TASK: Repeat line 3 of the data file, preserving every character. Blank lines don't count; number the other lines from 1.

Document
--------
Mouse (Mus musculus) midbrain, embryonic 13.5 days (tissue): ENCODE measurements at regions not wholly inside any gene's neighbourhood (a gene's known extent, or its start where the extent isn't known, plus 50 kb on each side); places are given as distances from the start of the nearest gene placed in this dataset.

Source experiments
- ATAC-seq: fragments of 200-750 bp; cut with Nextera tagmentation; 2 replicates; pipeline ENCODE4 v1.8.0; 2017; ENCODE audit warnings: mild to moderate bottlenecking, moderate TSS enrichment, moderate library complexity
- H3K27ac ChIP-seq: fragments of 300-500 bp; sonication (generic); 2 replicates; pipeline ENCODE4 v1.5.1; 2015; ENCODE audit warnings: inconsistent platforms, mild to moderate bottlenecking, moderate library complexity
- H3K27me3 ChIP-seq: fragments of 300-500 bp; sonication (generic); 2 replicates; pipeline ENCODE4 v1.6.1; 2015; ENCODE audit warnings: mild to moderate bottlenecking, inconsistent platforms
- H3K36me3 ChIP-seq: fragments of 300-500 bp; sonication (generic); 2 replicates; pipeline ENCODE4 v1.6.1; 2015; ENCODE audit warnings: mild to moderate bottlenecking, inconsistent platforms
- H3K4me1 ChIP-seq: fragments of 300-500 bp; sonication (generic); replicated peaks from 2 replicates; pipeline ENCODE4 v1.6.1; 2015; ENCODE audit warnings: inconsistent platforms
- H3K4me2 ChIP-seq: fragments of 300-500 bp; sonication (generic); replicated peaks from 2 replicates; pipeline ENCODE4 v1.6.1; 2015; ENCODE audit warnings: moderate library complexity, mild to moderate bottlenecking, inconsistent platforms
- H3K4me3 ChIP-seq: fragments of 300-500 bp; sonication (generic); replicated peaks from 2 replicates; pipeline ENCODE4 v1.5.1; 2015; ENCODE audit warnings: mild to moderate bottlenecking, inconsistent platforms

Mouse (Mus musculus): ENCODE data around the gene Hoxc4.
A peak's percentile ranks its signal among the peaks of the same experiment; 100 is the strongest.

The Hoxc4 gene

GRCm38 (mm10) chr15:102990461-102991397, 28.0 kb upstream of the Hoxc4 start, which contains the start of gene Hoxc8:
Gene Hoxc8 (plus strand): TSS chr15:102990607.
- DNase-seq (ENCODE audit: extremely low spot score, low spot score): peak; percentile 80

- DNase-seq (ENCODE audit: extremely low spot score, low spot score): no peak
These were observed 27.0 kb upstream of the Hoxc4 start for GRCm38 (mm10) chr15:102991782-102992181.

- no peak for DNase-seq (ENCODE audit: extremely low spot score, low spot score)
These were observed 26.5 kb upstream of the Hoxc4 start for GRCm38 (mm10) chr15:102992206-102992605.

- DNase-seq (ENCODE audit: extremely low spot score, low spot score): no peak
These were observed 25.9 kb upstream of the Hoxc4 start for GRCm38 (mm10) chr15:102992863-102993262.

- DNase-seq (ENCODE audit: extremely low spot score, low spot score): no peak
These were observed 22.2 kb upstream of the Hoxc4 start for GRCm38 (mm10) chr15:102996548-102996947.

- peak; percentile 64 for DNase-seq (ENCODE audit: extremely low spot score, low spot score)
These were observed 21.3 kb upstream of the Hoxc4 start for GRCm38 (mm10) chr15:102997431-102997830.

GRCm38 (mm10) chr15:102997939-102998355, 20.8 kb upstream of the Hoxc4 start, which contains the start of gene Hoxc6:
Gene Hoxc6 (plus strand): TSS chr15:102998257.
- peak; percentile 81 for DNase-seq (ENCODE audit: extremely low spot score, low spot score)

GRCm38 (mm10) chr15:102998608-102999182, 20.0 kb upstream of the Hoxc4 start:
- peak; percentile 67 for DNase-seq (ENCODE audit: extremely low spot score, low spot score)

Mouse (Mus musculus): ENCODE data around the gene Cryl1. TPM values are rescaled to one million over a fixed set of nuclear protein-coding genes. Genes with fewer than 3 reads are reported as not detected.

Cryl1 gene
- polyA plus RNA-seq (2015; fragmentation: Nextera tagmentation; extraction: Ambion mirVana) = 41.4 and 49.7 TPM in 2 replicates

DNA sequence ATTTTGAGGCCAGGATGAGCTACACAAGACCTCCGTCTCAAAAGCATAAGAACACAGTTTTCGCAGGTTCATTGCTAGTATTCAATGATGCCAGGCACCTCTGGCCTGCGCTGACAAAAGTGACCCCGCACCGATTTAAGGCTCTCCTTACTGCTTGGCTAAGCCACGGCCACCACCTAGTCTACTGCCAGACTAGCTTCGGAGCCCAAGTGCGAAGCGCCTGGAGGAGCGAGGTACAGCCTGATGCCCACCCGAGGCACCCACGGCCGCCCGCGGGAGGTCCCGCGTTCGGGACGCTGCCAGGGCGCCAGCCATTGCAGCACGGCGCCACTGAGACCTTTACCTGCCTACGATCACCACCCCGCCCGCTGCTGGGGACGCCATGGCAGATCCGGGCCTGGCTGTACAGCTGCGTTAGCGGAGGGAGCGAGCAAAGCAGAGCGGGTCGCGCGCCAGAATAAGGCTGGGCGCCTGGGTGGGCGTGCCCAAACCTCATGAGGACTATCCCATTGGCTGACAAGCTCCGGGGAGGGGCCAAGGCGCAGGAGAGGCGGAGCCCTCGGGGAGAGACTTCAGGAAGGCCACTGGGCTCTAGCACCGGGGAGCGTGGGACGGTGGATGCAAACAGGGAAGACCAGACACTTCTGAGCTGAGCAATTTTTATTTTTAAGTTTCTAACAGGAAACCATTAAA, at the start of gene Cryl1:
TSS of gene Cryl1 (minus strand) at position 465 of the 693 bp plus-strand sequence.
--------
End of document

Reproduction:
- ATAC-seq: fragments of 200-750 bp; cut with Nextera tagmentation; 2 replicates; pipeline ENCODE4 v1.8.0; 2017; ENCODE audit warnings: mild to moderate bottlenecking, moderate TSS enrichment, moderate library complexity